Manipulative Leads in Romance Novels

31 July, 2016




A long time ago I read an article about a 'famous' Playboy photographer who let us in on his biggest 'trade' secret to capturing the best photos for the magazine.

He said when he starts with a new model, he is silent and refuses to offer the woman any words of encouragement. That way, she becomes desperate and starts to expose herself more, works harder to attract him as a woman, and ends up making love to the 'camera' so-to-speak.

This was an eye-opener moment on Manipulative Behavior because at that time, a friend's photographer friend wanted to work with me, and I hated him. He rubbed me the wrong way and was the most insulting creep I had ever met.

It confused me why he wanted to take my picture if he had nothing nice to say and treated me like dirt.

After reading that Divine Providence article, it made perfect sense.

Especially since he wasn't the first rude guy I had encountered back in the day.

From about the 6th grade on, I met my fair share of manipulative males who sneered at, laughed at, insulted, and belittled me to no end.

It never came off as their believing that by being mean, I would somehow want them.

I just assumed it was an immature guy thing.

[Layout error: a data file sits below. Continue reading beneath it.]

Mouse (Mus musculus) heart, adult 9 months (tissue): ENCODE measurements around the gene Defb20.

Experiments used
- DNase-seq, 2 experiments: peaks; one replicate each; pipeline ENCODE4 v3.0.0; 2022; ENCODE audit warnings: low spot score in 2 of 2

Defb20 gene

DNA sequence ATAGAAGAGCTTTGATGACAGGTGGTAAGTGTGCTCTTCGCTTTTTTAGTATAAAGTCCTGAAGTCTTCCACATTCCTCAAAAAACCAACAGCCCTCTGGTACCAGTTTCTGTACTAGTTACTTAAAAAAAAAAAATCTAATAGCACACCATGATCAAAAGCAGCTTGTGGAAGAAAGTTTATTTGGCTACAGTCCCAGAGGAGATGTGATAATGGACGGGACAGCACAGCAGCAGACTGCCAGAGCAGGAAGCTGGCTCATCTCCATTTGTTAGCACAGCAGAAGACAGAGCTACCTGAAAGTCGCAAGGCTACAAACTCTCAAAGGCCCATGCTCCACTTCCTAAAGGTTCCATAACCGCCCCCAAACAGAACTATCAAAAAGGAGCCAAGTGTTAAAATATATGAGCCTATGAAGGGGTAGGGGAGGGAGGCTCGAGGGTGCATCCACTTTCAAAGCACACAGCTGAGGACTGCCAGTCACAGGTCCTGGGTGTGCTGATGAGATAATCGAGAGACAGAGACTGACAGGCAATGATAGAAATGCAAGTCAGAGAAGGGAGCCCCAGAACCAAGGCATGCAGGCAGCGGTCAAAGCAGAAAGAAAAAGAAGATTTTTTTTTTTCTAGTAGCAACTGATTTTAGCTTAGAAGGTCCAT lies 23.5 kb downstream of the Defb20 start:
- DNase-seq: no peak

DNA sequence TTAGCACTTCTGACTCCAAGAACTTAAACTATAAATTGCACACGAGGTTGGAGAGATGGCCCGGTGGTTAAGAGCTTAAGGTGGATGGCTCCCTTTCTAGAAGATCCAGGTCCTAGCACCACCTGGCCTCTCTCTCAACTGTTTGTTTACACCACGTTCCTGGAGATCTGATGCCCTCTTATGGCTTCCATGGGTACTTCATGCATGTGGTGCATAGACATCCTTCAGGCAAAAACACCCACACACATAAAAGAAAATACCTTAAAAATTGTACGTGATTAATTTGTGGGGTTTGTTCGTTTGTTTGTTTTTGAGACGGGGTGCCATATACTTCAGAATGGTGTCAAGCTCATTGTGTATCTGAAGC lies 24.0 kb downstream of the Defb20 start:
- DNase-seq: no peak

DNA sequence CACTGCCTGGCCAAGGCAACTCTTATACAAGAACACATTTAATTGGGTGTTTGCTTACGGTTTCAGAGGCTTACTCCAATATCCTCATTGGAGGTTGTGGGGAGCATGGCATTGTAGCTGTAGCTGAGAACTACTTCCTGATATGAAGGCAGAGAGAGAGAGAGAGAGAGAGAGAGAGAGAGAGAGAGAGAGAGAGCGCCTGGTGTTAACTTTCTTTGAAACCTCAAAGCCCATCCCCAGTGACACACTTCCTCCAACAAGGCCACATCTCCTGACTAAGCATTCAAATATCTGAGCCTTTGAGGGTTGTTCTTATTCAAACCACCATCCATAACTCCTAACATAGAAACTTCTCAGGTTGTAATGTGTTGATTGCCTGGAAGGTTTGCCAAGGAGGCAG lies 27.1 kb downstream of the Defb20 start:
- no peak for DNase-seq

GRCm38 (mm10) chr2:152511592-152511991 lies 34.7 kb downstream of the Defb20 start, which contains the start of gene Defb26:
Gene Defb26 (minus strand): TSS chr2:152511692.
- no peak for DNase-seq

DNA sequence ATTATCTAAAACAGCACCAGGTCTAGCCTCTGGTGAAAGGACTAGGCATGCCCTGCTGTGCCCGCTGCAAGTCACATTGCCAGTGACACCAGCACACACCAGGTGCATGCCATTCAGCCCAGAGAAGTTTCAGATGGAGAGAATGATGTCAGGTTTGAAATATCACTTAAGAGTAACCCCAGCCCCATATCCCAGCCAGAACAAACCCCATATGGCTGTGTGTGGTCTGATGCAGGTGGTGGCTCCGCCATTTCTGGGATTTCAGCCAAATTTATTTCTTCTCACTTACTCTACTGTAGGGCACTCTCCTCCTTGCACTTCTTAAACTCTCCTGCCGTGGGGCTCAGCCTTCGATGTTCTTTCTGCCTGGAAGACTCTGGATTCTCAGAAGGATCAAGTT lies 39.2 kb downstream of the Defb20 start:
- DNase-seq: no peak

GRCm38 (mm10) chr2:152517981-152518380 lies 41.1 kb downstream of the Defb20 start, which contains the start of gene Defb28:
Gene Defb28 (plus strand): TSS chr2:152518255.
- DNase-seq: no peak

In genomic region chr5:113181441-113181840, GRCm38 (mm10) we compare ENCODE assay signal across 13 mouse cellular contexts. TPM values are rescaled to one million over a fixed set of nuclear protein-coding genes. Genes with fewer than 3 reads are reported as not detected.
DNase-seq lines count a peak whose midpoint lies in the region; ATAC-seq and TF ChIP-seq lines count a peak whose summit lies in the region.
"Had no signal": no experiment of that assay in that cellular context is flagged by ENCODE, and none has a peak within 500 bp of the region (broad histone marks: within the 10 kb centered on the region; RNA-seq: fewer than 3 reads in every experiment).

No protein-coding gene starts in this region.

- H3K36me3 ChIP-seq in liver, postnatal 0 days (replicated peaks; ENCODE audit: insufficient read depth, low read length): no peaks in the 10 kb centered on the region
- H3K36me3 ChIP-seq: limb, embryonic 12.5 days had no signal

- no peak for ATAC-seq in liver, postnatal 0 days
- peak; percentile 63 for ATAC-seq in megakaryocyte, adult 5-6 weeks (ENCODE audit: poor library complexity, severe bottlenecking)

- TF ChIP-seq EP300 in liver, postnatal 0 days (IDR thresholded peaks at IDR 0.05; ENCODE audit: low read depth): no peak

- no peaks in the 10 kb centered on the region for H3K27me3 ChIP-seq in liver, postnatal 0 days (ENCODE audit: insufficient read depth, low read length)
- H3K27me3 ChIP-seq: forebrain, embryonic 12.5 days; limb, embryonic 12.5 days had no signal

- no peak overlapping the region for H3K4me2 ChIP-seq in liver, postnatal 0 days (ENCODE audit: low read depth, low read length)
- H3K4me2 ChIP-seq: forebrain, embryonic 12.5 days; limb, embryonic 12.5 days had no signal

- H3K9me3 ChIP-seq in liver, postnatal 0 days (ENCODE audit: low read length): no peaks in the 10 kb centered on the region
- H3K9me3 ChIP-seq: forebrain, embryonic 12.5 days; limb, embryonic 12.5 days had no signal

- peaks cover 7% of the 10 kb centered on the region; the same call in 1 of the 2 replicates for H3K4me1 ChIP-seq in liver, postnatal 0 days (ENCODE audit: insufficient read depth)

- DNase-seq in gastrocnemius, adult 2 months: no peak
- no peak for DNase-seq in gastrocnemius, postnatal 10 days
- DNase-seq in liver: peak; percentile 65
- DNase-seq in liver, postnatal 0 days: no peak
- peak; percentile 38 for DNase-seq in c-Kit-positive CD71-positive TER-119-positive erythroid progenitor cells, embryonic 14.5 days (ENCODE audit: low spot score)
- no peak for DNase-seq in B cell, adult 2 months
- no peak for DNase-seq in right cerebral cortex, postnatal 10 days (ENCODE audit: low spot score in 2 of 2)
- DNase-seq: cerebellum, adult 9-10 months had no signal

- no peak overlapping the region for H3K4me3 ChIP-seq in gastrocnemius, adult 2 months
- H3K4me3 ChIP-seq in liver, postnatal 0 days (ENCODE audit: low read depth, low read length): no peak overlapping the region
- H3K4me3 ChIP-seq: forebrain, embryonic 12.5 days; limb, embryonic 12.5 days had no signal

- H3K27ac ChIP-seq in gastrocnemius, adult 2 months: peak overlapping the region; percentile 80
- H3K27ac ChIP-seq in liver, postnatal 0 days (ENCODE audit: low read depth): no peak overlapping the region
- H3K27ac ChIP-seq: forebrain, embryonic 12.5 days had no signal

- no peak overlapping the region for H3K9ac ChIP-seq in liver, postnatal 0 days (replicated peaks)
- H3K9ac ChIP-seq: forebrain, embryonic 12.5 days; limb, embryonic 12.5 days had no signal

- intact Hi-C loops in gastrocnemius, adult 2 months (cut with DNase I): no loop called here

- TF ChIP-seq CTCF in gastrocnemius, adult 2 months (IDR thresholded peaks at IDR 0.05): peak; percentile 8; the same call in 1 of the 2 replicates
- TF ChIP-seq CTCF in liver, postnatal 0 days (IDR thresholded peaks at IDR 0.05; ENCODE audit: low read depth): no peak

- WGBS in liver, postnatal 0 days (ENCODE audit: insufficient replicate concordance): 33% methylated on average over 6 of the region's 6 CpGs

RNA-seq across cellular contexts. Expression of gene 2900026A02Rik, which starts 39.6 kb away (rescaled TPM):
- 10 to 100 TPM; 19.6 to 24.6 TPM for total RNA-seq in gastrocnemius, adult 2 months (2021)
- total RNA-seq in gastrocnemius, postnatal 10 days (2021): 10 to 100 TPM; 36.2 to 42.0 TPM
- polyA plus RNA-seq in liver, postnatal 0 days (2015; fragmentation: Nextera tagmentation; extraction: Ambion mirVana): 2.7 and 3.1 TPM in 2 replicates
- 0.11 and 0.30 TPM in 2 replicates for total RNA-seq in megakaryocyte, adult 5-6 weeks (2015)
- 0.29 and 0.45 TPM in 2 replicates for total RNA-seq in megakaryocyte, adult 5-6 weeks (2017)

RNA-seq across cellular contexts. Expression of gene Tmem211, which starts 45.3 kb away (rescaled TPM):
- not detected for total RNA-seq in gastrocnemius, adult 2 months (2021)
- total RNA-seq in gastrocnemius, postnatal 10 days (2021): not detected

Decades later, those same 'guys' behave the way that they had back in their teens and twenties.

They're incapable of intelligent, worthwhile conversation and instead like to bring up ancient mishaps, like the time you slipped and fell, exposing your crotch to the world, or whatever other inane, ridiculous notion pops into their heads.

As long as it makes me uncomfortable, embarrassed, or unhappy, they're good to go.

Insults and laughing AT you are their trademark and making sure you look like an idiot and feel awful is their ultimate goal.

When it comes to manipulative behavior, I feel self-appointed expert on the topic, so when I recognize them as a lead in a Romance novel, I go a little crazy.

There are two plot devices I refuse to read: the extra-marital affair and manipulative bastard (H and/or h).

A disturbing trend in Contemporary Romance novels is the use of manipulative behavior on the part of the H (and the h).

Protagonists, mind you, and neither sex can be excused or redeemed.